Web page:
I think that, as with all well-performed large observational studies, we are left with associations, that could potentially be causative, but might also be related to other risks that the babies have in common. It would be nice to see a case control study, or one using propensity score matching, comparing sick NICU babies who received NO and those who didn’t but who had a similar duration of intensive care treatment, assisted ventilation, exposure to phthalates, numbers of chest x-rays etc, to see if the risk remains when well matched for other interventions. Other studies to see if there is a dose-response relationship might confirm the possibility that the effect is causative.

Given that there is no good evidence that inhaled NO improves clinically important outcomes in preterm babies, this new data suggest that we should avoid iNO in the preterm patient unless you have a good reason for supposing it will be helpful. In full term babies inhaled NO may be life-saving, and the possibility of an absolute 1% risk increase in cancer risk should be taken into account, but would not often change my mind. On the other hand, less of most things is likely to be less toxic, so weaning nitric oxide as soon as it isn’t helping anymore is probably a good thing to do, and not only for the possible cancer risk.

We should now perform more epidemiologic studies in unrelated populations to see if we can confirm this worrying association, and that it is robust after correcting for other potential confounders.




Posted in Neonatal Research | Tagged | 1 Comment

Oxygen for preterm infants, what dose of this toxic drug is the right dose? #NeoEBM

The NeoProm primary publication is the result of a prolonged gestation; I remember meetings over 15 years ago when Cynthia Cole from Boston was suggesting the idea, and although she was not, I think, finally an author on any of the major trials or the Prospective Meta-Analysis, she was quite persuasive and helped to get the ball rolling.

Askie LM, et al. Association Between Oxygen Saturation Targeting and Death or Disability in Extremely Preterm Infants in the Neonatal Oxygenation Prospective Meta-analysis Collaboration. JAMA. 2018;319(21):2190-201. I am actually a little surprised that the title of this article starts with the word “association”; surely prospective randomized controlled trials are designed to investigate causation, rather than association?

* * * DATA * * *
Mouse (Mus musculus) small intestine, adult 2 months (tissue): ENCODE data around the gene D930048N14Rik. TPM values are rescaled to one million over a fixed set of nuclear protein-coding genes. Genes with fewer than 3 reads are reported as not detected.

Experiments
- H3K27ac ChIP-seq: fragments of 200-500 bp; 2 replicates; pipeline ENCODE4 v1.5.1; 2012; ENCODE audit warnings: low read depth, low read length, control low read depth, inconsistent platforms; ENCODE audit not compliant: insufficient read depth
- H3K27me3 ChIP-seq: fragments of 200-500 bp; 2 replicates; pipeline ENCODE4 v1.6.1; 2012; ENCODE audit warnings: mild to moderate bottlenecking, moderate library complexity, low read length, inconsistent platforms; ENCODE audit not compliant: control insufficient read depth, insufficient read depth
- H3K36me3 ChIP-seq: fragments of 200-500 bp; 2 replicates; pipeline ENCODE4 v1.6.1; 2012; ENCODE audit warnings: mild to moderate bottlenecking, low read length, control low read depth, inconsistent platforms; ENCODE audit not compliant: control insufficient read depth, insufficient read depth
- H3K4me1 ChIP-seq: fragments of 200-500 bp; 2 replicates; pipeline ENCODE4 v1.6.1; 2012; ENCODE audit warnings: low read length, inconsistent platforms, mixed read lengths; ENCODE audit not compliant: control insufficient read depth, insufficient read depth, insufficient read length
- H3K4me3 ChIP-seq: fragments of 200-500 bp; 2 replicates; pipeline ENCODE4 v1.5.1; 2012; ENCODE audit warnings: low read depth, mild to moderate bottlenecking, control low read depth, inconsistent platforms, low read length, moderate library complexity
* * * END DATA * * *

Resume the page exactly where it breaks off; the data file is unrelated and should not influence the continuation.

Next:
What is NeoProm, and what is a prospective meta-analysis (PMA)? The idea behind PMA is that, to prove small, but clinically important, differences in outcomes we need to perform very large trials. In neonatology we look after about 10% of all human beings, but only for the first few days, or occasionally weeks, of life. When we are looking at an even smaller proportion of those live births, around 1%, that is, those born extremely preterm, then large international collaborations become essential for many of the important questions in the NICU.

Costs for such very large trials can become prohibitive for a single funding agency, even if, like NIH (USA), CIHR (Canada), NHMRC (Australia), and the MRC (UK), many large national bodies are willing to fund participants in other countries, if you need to fund a trial in 5000 intensive care patients, requiring extensive data collection, it gets very expensive. One alternative is to perform a number of co-ordinated trials, funded by different agencies, with the intention of performing an Individual Patient Data meta-analysis. You facilitate the IPD, by agreeing beforehand on what data will be collected, and how, and what the definitions of certain outcomes will be. It is also important, of course, to pre-define the primary outcome and the important secondary outcomes. These restrictions on trial design are what makes a PMA different to a post-hoc IPD meta-analysis.